Psalter


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Psal·ter

also psal·ter  (sôl′tər)
n.
A book containing the book of Psalms or a particular version of, musical setting for, or selection from it.

[Middle English, from Old English psaltere and Old French psaultier, both from Late Latin psaltērium, from Latin, psaltery, from Greek psaltērion; see psaltery.]

Psalter

(ˈsɔːltə)
n
1. (Bible) another name for Psalms, esp in the version in the Book of Common Prayer
2. (Bible) a translation, musical, or metrical version of the Psalms
3. (Bible) a devotional or liturgical book containing a version of Psalms, often with a musical setting
[Old English psaltere, from Late Latin psaltērium, from Greek psaltērion stringed instrument, from psallein to play a stringed instrument]

Psal•ter

(ˈsɔl tər)

n.
1. the Biblical book of Psalms.
2. (sometimes l.c.) psalmbook.
[before 900; Middle English sauter (< Anglo-French), Old English saltere < Late Latin psaltērium the Psalter, Latin: a psaltery < Greek psaltḗrion, derivative (with -tērion n. suffix) of psállein to pluck]

Psalter

 of bishops: bishops collectively.
ThesaurusAntonymsRelated WordsSynonymsLegend:
Noun1.Psalter - a collection of Psalms for liturgical usePsalter - a collection of Psalms for liturgical use
prayer book, prayerbook - a book containing prayers
Book of Common Prayer - the Anglican service book of the Church of England; has had several revisions since the Reformation and is widely admired for the dignity and beauty of its language
Translations

psalter

[ˈsɔːltəʳ] Nsalterio m

psalter

nPsalter m

psalter

[ˈsɔːltəʳ] nsalterio
References in classic literature ?
She tried several ballads, but found them inadequate; till, recollecting the psalter that her eyes had so often wandered over of a Sunday morning before she had eaten of the tree of knowledge, she chanted: "O ye Sun and Moon ...
1539, under the direction of Archbishop Cranmer, Coverdale issued a revised edition, officially authorized for use in churches; its version of the Psalms still stands as the Psalter of the English Church.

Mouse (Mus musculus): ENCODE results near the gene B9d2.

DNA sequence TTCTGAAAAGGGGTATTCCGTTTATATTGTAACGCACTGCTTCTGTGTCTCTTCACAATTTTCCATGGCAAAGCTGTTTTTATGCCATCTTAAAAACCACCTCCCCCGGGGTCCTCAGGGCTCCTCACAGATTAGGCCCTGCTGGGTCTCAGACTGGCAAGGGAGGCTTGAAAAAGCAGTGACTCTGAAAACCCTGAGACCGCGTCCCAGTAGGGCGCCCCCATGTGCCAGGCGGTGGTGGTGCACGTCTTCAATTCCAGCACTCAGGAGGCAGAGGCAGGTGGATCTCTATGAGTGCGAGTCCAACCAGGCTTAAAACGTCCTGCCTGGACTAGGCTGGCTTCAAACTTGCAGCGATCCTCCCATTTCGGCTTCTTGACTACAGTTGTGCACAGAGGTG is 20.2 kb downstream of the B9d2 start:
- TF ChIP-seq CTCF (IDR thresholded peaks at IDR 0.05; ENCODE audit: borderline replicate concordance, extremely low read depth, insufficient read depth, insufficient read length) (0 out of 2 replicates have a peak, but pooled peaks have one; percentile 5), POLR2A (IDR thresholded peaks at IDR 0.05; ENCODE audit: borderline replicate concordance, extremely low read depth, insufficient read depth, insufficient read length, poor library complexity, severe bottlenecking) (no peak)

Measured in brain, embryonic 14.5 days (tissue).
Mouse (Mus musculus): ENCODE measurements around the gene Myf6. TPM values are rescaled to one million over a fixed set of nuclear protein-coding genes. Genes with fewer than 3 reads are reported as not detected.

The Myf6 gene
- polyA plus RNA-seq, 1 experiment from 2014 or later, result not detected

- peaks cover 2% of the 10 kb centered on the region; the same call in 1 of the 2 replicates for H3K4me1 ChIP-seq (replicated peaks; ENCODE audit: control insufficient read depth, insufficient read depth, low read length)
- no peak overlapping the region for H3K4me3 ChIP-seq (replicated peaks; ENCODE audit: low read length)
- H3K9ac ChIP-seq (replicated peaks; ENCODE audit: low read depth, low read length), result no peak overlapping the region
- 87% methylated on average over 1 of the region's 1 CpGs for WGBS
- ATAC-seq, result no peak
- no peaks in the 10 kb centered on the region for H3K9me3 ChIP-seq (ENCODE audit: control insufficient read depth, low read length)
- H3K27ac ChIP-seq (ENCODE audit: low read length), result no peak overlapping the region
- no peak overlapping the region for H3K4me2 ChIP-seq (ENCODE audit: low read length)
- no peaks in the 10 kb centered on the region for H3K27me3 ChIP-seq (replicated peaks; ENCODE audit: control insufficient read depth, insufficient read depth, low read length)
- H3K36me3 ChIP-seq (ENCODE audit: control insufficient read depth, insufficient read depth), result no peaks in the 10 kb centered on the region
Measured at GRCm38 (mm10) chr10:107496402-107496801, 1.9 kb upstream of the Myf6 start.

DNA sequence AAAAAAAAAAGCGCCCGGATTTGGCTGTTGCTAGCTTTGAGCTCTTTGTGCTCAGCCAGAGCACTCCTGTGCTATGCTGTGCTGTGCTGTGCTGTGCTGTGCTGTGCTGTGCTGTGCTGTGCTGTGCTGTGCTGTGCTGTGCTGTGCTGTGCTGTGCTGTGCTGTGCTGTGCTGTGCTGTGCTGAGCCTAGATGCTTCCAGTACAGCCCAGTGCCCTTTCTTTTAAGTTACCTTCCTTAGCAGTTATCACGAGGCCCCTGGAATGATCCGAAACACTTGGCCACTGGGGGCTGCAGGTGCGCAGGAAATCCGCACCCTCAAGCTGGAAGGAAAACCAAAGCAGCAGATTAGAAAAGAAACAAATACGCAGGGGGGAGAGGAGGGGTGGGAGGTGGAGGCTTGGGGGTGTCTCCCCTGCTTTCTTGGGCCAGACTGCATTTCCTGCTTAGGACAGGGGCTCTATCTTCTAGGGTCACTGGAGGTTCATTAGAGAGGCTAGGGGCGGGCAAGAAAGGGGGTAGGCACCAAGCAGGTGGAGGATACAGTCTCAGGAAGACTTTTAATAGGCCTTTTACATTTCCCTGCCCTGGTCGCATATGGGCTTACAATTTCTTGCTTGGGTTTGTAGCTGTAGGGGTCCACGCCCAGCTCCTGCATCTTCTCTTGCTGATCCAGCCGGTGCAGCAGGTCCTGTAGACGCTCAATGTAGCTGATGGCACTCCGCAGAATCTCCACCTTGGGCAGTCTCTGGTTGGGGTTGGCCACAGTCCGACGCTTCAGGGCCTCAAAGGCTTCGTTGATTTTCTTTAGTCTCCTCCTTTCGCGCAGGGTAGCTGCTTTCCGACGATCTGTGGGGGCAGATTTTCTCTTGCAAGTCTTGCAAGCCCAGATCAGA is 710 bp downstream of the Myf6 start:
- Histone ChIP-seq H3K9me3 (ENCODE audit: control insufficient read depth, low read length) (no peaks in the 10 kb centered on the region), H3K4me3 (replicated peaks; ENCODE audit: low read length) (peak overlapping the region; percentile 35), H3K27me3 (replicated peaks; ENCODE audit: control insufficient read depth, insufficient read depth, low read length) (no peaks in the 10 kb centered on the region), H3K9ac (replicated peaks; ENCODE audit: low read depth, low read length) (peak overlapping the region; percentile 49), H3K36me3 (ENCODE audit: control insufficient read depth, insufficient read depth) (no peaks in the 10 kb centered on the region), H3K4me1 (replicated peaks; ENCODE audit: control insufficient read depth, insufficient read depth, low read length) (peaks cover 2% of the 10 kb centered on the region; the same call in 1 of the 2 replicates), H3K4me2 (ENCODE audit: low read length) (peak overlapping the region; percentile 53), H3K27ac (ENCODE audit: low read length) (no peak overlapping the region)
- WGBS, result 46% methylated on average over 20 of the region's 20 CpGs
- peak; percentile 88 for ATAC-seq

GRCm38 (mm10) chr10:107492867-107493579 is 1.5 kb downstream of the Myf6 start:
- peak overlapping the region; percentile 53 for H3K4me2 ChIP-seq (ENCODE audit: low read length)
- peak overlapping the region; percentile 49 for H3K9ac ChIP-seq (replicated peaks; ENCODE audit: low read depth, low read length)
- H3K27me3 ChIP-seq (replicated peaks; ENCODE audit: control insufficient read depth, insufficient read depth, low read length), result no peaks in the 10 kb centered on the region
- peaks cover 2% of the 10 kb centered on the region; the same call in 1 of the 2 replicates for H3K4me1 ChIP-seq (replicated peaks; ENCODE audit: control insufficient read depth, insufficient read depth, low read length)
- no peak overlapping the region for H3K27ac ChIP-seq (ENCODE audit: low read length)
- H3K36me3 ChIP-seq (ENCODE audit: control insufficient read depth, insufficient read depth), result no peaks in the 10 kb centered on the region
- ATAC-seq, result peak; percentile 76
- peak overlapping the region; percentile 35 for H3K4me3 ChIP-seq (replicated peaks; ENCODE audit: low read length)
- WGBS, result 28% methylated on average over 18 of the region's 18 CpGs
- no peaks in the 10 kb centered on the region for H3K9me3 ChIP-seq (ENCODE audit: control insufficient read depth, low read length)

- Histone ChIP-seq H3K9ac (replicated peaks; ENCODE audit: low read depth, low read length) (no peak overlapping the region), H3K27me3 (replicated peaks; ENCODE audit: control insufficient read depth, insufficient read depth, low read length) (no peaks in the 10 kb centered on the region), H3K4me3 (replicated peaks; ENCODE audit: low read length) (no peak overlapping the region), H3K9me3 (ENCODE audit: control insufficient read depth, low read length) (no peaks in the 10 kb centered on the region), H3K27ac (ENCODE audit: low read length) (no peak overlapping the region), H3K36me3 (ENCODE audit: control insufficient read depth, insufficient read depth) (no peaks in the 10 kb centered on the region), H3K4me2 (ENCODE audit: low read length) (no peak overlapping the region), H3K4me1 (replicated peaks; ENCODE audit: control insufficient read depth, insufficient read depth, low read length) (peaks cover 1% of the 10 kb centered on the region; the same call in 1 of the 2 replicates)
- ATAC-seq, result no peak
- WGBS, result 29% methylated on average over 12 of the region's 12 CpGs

The Book of Common Prayer, now used in the English Church coordinately with Bible and Psalter, took shape out of previous primers of private devotion, litanies, and hymns, mainly as the work of Archbishop Cranmer during the reign of Edward VI.
There was brother Bartholomew with a crucifix of rare carved ivory, and brother Luke With a white-backed psalter adorned with golden bees, and brother Francis with the "Slaying of the Innocents" most daintily set forth upon vellum.
Then haste thee to some solitary grove, And bear wise Bacon's and Albertus' works, The Hebrew Psalter, and New Testament; And whatsoever else is requisite We will inform thee ere our conference cease.
Hebrew Wordplay and Septuagint Translation Technique in the Fourth Book of the Psalter
or the fibre that knits them, the sound of the turned Psalter
In the nearly 40 years since the advent of the 1979 Book of Common Prayer, the re-translation of the Psalter created for that book has become a standard, used not only by Episcopalians, but adopted by others into their own worship service books and liturgies.
Rentz's case studies, such as the Prick of Conscience window of 1410 in All Saints North Street, York; the Trotton Doom (West Sussex) wall painting, with its Corporal Works of Mercy; and agrarian metaphors, in texts by Chaucer and Langland and in image in the Luttrell Psalter, give structure to what could be a diffuse analysis.
Hudson, Anne, ed., Two Revisions of Rolle's English Psalter Commentary and the Related Canticles: V olume III (EETS, O.S.
Origen, in the third century, set about composing commentaries on the entire Psalter, thereby expanding the scope and methodology of biblical exegesis.
(3) Critics have not, however, explored the flowering wand's relationship to the play's final scene, in which Mary reads her psalter and extols the virtues of her audience doing the same.